Respect. I know Obama respects McCain, you can hear it in the way he talks to him. On the other hand McCain does not seem to respect Obama much. Experience may be important but it's not what makes a great president. Bob asked the candidates to explain why their VP pick was better than their rivals, I thought, OK here is where the better man will shine. I was wrong, both did well, but I can't help but wonder if Obama going first set the stage for McCains answer. The fact that Obama didn't take any shots at Palin showed great diplomacy and respect. He certainly could have torn into her, especially comparing her against Biden, but he didn't. He let Biden stand on his merits. McCain did the same and I give him credit for that.

This was definitely McCains best debate. It was more focused and it felt like real information was shared with the voting public on what both candidates would do if they won the presidency. Despite how much better McCain did, he was overly aggressive, attacked constantly and came off angry and hot headed. I don't personally want that kind of person leading diplomacy for the USA, not right now. There are too many hot beds where that kind of personality could lead this country into more conflicts that we simply cannot afford.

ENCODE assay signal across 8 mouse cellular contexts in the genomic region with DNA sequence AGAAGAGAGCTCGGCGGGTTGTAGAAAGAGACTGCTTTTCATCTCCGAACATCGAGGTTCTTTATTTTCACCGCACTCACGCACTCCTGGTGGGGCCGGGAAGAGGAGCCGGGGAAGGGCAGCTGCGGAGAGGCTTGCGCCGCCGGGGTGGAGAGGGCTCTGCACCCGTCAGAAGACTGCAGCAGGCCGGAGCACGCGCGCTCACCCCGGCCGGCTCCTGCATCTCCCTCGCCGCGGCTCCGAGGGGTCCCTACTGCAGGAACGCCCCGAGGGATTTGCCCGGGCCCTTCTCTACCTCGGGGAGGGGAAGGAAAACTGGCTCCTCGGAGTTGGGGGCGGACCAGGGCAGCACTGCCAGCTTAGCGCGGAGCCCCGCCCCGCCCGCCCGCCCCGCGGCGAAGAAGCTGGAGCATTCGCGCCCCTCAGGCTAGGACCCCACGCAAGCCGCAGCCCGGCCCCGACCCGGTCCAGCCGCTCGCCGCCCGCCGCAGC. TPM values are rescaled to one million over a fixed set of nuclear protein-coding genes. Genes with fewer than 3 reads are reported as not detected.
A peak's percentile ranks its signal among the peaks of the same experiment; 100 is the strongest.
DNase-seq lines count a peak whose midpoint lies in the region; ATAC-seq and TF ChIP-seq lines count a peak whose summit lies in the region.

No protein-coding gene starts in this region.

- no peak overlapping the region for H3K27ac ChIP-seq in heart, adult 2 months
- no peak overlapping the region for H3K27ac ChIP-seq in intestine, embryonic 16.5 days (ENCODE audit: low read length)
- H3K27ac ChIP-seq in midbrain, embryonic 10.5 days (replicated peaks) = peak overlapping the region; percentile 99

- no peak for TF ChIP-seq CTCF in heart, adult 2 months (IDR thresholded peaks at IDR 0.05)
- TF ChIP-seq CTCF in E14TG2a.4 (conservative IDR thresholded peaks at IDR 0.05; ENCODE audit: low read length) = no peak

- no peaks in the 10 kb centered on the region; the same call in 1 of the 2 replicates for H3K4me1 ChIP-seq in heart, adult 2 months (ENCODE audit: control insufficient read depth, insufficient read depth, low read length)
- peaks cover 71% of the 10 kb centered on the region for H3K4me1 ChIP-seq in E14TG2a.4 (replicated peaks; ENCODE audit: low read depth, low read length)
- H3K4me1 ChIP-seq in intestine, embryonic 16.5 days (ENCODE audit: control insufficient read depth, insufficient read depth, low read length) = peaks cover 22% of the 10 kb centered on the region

Wednesday, October 08, 2008

Thoughts on the Belmont Debate

I'm trying to keep an open mind and consider all the available information leading up to the election, so that I make an informed choice. These debates are helping but also pushing me more and more towards Obama.

The 'town-hall' style debate was a joke. I feel bad for those individuals up on stage (no not the candidates). They came in with questions and maybe six got to ask theirs. The answers, from either McCain or Obama were many times generalized to the point that the question really was not answered. In a couple cases the response had nothing to do with the question. That was disappointing. I (and I'm sure many others out there) wanted straight answers. We didn't get them.

Additionally, Tom Brokaw was like a mother with two bratty kids. He had no control over them and they pretty much ignored his requests for more order and keeping to the time limits. Tom failed as a moderator in my opinion.